The Edsel

by Candace RichComment — Updated August 3, 2023

A good idea…that didn’t sell.


Introduced in the fall of ’57 for the ’58 season, the Edsel came into the world with a big fanfare and lots of hoopla. 2.5 million people rushed to showrooms to see it.

Trouble was, few of them bought.

The car, named after Edsel Ford, the only son of the company’s founder, Henry Ford, was different. Not everybody liked it.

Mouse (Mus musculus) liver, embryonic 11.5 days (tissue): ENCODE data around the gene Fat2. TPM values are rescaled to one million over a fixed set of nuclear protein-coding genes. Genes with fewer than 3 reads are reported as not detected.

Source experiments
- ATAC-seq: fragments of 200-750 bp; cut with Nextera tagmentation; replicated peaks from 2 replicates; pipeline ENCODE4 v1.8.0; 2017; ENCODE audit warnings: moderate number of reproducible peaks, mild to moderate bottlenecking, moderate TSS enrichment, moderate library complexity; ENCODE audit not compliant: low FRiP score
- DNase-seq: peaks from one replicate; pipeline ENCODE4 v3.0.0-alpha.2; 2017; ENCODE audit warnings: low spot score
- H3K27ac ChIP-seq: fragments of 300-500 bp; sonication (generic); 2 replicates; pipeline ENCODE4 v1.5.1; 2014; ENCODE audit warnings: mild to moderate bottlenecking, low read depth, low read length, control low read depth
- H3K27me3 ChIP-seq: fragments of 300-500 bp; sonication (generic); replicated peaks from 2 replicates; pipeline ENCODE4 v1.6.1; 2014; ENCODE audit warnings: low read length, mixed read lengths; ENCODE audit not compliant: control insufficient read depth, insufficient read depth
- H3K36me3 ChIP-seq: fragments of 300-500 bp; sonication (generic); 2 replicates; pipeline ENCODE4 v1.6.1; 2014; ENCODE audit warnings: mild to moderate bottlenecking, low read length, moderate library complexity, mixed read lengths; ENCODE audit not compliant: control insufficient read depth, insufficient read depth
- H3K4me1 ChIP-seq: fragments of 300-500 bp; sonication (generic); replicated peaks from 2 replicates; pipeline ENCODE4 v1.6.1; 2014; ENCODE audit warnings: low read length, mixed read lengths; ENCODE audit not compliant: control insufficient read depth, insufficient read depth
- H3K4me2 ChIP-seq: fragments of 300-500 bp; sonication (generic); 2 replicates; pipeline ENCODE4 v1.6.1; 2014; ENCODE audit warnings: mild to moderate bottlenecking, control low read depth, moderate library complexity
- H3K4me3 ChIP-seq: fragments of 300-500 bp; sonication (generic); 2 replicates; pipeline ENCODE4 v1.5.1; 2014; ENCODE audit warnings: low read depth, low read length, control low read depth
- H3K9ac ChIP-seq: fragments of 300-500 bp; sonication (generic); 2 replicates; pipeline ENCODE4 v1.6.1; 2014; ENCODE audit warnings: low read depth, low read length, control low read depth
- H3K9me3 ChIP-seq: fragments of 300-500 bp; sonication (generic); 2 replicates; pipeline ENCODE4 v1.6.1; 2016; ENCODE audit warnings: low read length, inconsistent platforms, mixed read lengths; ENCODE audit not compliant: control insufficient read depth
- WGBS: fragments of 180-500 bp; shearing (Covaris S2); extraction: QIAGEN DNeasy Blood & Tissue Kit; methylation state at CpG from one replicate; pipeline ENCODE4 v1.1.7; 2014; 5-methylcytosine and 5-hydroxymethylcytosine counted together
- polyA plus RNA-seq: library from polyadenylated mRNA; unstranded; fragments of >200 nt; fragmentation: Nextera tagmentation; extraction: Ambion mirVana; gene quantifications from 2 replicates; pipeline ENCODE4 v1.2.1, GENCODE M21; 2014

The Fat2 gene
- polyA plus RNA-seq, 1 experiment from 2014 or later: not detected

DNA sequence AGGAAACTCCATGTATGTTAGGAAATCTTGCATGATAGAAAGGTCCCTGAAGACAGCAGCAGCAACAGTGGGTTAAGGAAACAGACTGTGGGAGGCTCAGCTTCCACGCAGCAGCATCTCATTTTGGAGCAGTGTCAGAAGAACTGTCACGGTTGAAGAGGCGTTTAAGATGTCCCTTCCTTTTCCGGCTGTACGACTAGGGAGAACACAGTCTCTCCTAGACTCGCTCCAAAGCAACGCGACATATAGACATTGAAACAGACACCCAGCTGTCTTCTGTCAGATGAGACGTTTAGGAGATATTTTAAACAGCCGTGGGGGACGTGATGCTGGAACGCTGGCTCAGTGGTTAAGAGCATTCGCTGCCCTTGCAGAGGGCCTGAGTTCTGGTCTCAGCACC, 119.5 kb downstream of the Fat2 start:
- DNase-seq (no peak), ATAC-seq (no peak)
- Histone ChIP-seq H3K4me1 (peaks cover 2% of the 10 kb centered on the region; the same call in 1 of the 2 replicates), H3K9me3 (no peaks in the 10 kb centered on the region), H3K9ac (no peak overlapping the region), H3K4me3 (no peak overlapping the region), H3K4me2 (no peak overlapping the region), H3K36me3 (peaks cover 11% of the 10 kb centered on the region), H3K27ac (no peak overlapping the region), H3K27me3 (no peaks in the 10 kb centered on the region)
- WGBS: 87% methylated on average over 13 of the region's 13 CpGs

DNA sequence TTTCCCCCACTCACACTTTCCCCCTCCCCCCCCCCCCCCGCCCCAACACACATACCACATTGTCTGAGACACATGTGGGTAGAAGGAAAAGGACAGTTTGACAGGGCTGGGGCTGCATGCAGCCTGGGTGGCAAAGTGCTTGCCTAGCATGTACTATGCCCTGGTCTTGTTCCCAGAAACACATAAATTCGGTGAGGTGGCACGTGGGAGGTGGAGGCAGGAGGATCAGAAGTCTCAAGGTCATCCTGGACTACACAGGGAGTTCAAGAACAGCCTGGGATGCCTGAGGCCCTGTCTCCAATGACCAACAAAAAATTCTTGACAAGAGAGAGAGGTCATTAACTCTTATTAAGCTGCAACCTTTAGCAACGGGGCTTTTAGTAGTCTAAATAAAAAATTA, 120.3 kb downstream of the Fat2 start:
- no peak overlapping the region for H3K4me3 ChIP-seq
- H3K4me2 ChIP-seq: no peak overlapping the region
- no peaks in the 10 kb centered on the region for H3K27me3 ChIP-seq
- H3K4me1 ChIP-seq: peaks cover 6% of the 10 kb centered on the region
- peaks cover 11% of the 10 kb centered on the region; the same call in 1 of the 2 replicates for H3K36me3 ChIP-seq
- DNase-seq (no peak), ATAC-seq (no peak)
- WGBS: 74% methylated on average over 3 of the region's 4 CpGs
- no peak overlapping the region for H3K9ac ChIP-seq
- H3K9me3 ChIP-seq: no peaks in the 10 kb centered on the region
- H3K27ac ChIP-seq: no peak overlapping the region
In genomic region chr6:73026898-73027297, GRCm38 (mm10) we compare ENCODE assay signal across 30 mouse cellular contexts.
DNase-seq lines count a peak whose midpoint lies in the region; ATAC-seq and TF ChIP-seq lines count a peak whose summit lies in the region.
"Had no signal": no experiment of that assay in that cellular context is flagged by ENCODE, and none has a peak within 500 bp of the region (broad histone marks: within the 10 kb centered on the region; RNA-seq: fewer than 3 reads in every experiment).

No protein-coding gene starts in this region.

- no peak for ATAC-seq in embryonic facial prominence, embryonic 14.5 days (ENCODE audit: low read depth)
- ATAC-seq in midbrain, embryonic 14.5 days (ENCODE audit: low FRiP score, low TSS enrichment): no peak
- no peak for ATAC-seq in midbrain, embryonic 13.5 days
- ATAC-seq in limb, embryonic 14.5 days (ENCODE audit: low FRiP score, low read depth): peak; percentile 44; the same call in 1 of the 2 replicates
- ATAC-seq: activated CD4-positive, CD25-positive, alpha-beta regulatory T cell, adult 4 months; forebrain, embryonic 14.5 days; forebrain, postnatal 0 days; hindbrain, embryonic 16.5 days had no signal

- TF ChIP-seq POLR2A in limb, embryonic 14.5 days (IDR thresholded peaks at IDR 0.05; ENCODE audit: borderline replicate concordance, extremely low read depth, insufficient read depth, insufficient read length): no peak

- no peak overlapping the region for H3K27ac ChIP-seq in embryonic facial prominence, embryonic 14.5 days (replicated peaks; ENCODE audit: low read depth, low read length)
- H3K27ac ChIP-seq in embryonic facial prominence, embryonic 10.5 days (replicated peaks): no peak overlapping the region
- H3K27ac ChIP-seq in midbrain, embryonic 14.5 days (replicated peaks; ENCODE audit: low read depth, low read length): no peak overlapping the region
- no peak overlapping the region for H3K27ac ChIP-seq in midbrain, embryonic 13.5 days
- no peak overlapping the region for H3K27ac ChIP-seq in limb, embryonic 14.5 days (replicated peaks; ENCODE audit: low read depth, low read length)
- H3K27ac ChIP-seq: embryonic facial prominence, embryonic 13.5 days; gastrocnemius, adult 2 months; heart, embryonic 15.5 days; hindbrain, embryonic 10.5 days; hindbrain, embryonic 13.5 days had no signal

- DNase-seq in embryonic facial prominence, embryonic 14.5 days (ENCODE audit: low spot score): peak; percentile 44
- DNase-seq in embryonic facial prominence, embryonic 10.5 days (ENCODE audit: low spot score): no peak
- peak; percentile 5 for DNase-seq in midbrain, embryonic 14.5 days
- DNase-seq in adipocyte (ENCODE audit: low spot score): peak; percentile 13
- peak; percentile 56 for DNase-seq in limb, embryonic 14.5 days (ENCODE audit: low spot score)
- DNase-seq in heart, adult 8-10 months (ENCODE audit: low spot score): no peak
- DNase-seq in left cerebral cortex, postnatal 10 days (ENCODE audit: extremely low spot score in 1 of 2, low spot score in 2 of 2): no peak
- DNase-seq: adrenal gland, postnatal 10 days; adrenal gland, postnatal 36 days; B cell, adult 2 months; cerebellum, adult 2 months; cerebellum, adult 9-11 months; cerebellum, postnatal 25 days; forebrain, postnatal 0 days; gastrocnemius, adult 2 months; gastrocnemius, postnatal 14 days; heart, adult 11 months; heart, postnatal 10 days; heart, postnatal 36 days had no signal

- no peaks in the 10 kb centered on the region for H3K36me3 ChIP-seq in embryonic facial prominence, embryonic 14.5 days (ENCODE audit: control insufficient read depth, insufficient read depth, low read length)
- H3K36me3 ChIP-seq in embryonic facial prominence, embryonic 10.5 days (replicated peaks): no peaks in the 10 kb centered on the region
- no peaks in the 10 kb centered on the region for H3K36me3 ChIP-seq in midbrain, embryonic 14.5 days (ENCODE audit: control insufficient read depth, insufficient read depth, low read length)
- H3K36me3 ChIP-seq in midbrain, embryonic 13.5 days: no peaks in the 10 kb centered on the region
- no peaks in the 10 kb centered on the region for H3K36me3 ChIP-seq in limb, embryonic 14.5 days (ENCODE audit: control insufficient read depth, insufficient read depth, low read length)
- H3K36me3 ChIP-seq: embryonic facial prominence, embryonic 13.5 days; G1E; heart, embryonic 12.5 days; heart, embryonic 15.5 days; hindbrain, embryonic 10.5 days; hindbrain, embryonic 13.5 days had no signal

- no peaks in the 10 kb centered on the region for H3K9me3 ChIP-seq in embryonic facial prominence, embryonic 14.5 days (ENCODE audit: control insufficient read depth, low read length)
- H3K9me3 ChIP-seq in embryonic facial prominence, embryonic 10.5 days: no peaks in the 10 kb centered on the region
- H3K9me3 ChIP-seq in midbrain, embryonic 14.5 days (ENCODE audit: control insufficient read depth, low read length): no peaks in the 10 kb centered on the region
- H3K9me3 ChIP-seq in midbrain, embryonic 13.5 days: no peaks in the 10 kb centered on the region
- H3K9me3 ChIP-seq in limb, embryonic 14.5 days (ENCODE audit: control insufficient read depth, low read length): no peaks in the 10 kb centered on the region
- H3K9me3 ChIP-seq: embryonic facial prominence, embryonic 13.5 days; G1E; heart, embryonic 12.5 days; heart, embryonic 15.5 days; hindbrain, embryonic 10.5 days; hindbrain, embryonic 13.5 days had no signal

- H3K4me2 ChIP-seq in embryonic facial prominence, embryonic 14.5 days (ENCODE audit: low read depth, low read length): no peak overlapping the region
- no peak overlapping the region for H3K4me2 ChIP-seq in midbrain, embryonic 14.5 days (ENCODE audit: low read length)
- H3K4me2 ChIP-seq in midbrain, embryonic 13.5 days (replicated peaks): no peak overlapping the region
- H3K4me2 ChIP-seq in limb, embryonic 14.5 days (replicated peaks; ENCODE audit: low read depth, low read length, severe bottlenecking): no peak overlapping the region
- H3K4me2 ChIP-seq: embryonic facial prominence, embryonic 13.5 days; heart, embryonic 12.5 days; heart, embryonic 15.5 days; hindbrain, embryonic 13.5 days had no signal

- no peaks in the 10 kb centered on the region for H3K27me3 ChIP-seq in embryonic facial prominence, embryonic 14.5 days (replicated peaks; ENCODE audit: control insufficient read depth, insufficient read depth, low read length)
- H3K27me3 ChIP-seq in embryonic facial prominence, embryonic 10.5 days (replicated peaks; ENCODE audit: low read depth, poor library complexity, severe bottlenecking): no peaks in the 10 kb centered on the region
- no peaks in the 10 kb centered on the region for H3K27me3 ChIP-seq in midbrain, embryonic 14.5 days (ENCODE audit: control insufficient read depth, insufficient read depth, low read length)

Priced at $2300 for a 2 door Ranger Sedan to $3489 for a Citation Convertible, the design of Roy A. Brown, Jr. debuted in an economic recession. Car sales were down.

After three model years and just 110,847 Edsels later, Ford Motor Company threw in the towel, and went about trying to forget about the whole ordeal.

Today less than 6000 Edsels survive, and each one is a cherished classic. The 1958 Edsel advertising said it best – “Once you’ve seen it, you’ll never forget it. Once you’ve owned it, you’ll never want to change.”

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